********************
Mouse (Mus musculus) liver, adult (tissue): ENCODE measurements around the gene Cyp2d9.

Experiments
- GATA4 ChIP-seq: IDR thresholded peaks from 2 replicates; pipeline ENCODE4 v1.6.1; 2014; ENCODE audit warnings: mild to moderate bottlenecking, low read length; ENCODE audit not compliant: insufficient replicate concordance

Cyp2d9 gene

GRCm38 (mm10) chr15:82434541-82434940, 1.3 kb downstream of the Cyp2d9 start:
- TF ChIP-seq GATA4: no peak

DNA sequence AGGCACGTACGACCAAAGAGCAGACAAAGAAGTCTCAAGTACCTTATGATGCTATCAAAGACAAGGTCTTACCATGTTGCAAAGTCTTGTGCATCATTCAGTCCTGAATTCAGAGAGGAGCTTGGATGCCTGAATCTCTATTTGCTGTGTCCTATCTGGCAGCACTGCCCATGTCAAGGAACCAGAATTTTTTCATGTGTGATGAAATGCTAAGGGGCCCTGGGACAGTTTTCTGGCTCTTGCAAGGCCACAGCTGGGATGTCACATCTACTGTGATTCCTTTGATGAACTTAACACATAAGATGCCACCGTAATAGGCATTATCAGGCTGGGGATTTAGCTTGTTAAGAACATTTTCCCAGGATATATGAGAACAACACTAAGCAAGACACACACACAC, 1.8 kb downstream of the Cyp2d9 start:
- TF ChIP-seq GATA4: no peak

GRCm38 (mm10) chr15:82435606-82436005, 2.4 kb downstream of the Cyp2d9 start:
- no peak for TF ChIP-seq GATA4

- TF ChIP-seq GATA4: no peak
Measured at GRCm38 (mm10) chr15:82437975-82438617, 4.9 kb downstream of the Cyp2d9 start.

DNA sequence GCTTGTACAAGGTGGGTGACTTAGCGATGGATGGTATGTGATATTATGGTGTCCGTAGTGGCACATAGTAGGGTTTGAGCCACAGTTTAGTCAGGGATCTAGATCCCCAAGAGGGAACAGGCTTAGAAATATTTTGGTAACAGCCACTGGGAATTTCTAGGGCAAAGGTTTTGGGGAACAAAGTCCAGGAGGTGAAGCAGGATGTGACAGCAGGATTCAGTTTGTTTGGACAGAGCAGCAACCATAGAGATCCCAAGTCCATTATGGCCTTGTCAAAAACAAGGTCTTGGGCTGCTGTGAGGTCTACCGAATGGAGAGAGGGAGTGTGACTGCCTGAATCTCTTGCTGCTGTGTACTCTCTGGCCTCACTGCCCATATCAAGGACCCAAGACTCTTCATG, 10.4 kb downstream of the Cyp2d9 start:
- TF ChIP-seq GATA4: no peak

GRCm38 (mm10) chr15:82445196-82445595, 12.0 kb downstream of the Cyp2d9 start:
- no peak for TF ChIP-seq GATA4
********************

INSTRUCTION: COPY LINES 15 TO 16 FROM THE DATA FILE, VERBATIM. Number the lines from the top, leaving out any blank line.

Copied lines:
GRCm38 (mm10) chr15:82445196-82445595, 12.0 kb downstream of the Cyp2d9 start:
- no peak for TF ChIP-seq GATA4